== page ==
1. Esse is percipi: absolutely no part of the sense-data, which I ever apprehend, exists at all except at the moment I am apprehending it. (M. 40) (II.2.1)
  2. Privacy: no two of us ever apprehend exactly the same sense-datum. They would allow that we might, perhaps, apprehend sense-data exactly alike; but they would say that even though exactly alike—the same in quality—they cannot ever be numerically the same. (M. 41) (II.2.2)
  3. Dislocation: none of the sense-data apprehended by any one person can ever be situated either in the same place with, or at any distance in any direction from, those apprehended by any other person. (M. 42) (II.2.3)

Now, however, we are in something of a pickle. At the beginning of the exercise we had wanted to say that we all saw the same envelope. But if all we are aware of is the sense-data that present themselves to us, then there is nothing common to all of us that we can bring before our minds and say that we saw the same thing. The sense-data before our minds, on the accepted view, are different from one another just because they are before our minds, rather than a single mind. And thus, having for the moment accepted the philosophical view that all the sense-data seen by any one of us are seen by that person alone, we are committed to arguing that if we do in fact all see the same envelope, this seeing of the envelope cannot possibly consist merely in our seeing of those sense-data (M. 46). (II.3)

In order to resolve the tension between philosophical reflection and common-sense intuitions, we must now distinguish (at least) two different ways for a thing to be before the mind. With the accepted view of sense-data in hand, one way of knowing things will be the apprehension of sense-data that has already been explored. This relationship Moore dubs direct apprehension, and characterizes in terms of apprehension of sense-data under the accepted view, i.e., that which happens when you actually see any colour, when you actually hear any sound, when you actually feel the so-called sensation of heat … etc., etc. (M. 46). Moore later also allows that we have direct apprehension of propositions, but his basic characterization of direct apprehension is carefully tailored to accompany sense-data under the accepted view. In any case it will seem as though anything which counts as the object of a direct apprehension, except for propositions, will be something sense-datummy and subject to the conditions of the accepted view. (II.4)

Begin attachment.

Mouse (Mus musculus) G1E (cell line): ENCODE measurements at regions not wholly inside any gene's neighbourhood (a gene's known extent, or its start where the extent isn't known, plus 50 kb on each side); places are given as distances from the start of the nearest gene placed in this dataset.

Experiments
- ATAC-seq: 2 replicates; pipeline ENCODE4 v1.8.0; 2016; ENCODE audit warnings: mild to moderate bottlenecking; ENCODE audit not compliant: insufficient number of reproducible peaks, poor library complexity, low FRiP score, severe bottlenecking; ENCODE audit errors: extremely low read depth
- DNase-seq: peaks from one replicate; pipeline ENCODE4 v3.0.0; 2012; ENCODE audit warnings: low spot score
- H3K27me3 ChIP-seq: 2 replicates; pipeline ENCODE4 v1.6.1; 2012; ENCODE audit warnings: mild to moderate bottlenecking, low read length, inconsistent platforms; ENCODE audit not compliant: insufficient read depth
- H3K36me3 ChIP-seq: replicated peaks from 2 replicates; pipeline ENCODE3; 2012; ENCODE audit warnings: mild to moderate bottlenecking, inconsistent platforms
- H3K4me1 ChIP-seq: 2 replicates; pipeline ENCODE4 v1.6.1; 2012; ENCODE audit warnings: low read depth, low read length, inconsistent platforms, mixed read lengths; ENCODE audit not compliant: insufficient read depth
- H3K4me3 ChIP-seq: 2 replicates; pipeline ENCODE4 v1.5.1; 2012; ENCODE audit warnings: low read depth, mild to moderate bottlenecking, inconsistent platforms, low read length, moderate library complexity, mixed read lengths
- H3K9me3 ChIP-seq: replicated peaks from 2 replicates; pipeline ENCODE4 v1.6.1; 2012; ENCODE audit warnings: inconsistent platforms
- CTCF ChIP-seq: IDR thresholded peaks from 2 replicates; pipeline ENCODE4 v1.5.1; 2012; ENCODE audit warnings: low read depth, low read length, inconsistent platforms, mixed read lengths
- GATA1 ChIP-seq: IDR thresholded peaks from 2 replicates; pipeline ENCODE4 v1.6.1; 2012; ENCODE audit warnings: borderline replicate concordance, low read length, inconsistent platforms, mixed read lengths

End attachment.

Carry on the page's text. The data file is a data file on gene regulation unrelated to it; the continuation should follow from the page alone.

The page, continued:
However, our ability to bring one and the same envelope before all our minds and say, We all see the same envelope, there must be another way of knowing things, another mode in which something can be brought before the mind. This relationship Moore characterizes as the relation which you have to a thing when you do directly apprehend some proposition about it, but do not directly apprehend the thing itself (74), and he gives it the name indirect apprehension. Whereas both forms of apprehension places us in some cognitive relation (M. 78) which enables us to know truths about the thing that we apprehend, direct apprehension is the picking out of data that are directly confronting the mind in their experiential richness, whereas indirect apprehension is a much barer relation, only obtaining in virtue of having the ability to make judgments about the thing indirectly apprehended. Direct apprehension will be phenomenologically basic, whereas indirect apprehension will depend upon bringing various propositions before the mind. (II.5)

With this distinction in hand, the story about the envelope can now be completed. We all see the same envelope before us—but see here is being used in a sense other than the direct visual sensations that we have of its color, shape, position, and so on—for the objects of these sensations are, on the accepted view, essentially private. Rather, our seeing of the same material envelope consists, partly in directly apprehending certain sense-data, but in addition to this, being endowed with a cognitive relationship that can allow direct apprehension of a proposition connecting those sense-data to a material object, that is, knowing, besides and at the same time, that there exists something other than these sense-data (M. 51). Picking out the material object for all of us to talk about requires our perceptual faculty to convey the double existence that Hume so vigorously denied, presenting to us both a private sense-datum (directly apprehended) and also the ability to speak of a something quite other than these sense-data (M. 51). (II.6)